Quiescent current way high on ESP P3a

sixSixSeven

Member
2011-03-08 12:03 am
I recently built two ESP project 3A amps from the official circuit board. One works excellently but the other will get hot fairly quickly because it draws over 600mA of quiescent current! The trimmer pot VR1 measures 2.02 kOhms and even when I short the other 1K fixed bias resistor (R16) the current only goes to around 480mA.

I have replaced Q9 (bias servo) and Q6 (driver) and neither fix helped. I no longer have a working oscilloscope either so I use a multimeter to measure drop on the 5 watt output resistors.

Has anybody fixed this issue themselves? Does anyone know what the potential errors with my amp could be? Thank you all.
 

sixSixSeven

Member
2011-03-08 12:03 am
R15 does not get hot. I just did a 2 minute finger test. I might add that this amp works perfectly except for the quiescent current issue. A speaker is hooked up as well as an input source but the source is muted. The reason I had these hooked up is because I like to do minimal signal testing (with the 22 ohm testing resistors in place.) Strangely, with them in place the voltage drop on them was only 1 volt and they remained cool.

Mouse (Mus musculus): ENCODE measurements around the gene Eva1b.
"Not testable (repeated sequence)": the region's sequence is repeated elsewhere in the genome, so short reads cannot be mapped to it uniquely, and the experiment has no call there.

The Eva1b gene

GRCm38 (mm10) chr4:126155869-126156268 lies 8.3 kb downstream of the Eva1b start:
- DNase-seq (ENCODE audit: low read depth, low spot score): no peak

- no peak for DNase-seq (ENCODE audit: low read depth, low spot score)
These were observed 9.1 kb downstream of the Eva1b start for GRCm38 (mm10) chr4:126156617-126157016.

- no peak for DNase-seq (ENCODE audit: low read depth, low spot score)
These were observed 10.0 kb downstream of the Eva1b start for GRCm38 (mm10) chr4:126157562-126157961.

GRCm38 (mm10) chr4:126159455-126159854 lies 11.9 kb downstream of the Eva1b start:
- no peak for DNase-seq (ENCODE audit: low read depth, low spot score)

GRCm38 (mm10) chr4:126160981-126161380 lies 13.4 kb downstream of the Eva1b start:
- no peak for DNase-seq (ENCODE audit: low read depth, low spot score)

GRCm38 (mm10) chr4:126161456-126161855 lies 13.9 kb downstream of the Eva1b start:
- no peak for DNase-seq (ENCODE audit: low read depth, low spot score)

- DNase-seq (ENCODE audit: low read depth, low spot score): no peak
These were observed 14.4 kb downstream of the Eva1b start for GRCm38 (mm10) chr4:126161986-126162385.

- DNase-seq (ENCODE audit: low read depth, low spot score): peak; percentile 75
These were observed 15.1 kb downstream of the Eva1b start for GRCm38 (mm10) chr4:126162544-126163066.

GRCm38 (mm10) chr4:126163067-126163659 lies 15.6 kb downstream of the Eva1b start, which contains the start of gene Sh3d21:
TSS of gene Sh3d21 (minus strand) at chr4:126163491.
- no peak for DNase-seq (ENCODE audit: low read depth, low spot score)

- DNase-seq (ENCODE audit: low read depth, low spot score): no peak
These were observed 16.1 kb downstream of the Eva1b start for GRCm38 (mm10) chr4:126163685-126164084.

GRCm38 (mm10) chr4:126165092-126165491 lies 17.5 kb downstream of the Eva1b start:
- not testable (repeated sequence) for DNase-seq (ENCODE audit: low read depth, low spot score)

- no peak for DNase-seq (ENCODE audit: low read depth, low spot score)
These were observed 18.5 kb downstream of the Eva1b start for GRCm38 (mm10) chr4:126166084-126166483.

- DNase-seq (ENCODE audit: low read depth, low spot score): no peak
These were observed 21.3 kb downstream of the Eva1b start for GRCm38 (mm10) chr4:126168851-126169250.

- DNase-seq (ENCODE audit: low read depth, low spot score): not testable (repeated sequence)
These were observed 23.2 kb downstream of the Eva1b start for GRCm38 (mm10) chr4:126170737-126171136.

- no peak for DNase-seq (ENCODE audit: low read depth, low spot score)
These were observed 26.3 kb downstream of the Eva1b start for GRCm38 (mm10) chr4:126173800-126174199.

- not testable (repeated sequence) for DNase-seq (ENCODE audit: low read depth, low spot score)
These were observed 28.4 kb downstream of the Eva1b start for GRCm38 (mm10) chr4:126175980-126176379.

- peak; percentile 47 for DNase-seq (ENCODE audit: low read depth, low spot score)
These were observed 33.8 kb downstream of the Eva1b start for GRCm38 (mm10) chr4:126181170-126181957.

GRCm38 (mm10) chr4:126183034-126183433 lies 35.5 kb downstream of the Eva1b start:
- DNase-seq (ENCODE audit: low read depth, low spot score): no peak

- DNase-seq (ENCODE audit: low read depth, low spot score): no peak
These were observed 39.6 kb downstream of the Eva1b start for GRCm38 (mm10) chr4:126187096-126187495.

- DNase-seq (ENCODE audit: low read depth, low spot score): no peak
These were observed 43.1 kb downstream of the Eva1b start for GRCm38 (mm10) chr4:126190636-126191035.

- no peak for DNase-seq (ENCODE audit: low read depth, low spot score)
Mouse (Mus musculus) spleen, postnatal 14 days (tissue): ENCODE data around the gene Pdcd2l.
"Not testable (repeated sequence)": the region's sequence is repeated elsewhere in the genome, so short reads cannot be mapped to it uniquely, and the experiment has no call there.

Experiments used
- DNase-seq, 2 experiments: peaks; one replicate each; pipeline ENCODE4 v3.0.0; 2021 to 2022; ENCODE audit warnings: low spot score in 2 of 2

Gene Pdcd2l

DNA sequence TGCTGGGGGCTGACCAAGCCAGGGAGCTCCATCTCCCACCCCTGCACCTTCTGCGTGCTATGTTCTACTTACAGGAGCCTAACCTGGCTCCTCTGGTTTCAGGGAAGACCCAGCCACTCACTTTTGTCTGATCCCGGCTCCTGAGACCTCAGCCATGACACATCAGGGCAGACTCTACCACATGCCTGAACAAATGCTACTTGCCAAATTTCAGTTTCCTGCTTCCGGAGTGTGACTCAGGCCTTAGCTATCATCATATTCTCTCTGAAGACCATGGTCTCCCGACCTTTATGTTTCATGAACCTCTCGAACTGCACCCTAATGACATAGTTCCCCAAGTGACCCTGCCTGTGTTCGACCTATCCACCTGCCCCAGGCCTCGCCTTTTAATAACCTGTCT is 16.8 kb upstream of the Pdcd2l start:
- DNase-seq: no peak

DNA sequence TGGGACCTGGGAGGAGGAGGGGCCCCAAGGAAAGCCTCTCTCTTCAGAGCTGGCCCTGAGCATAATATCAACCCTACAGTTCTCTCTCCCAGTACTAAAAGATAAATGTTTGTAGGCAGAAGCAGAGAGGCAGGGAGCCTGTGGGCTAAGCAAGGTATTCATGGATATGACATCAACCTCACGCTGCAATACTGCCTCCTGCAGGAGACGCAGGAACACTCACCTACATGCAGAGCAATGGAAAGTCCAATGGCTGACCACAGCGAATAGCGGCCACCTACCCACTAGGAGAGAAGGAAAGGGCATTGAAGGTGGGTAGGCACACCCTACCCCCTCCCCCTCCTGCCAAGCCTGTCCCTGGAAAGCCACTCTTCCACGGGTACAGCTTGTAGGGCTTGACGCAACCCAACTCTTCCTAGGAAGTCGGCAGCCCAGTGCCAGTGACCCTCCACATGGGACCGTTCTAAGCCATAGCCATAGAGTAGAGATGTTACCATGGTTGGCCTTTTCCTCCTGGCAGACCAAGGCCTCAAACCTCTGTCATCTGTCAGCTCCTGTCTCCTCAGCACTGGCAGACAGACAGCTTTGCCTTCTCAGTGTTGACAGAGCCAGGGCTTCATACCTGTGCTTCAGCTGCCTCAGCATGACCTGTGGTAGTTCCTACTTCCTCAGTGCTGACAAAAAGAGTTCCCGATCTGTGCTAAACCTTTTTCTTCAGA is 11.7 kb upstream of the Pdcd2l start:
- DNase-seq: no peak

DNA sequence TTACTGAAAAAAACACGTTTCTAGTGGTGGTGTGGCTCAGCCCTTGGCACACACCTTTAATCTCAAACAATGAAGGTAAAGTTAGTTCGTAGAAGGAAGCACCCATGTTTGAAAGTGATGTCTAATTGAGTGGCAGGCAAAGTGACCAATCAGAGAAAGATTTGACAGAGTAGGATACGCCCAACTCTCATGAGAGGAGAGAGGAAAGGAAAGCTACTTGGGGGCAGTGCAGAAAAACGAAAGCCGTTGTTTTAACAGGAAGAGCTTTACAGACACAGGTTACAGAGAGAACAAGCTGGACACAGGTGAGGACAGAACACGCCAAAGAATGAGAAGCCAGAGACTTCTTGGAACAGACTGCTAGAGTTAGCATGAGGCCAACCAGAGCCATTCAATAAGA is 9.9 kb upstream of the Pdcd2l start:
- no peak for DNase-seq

Also, the current rises as the amp heats up... shouldn't it stay the same or even decrease? (From about 200mV to 300mV across op resistors = from 600 to 900mA :O )

I always make sure to turn the amp off when it is no longer "touchable" on the top side of the TO 3P transistor cases. That, in my experience, is the hottest part at any given time.
 

sixSixSeven

Member
2011-03-08 12:03 am
Never mind, it was oscillating. I got my amp working again. Apparently the frequency was so high that R15 only got warm, and only with the input disconnected. I had left a small ( less than 1/2 inch) length of the input cable unshielded/ungrounded between the board and t he cable, which was common grounded at the other amp board... so basically I fixed it by adding... a ground loop?!

Now I want to know why the thing would register a "DC" current on my multimeter when there were HF AC oscillations... :confused:
 
the reason is because its oscillating, which is effectively a signal on the output stage. That causes more current to flow. Also the outputs wont be switching off quick enough, so youre getting cross conduction.

I've found the P3A is a bit twitchy with only 100nF decoupling capacitors on the main board. Adding 220-330uF decoupling often helps.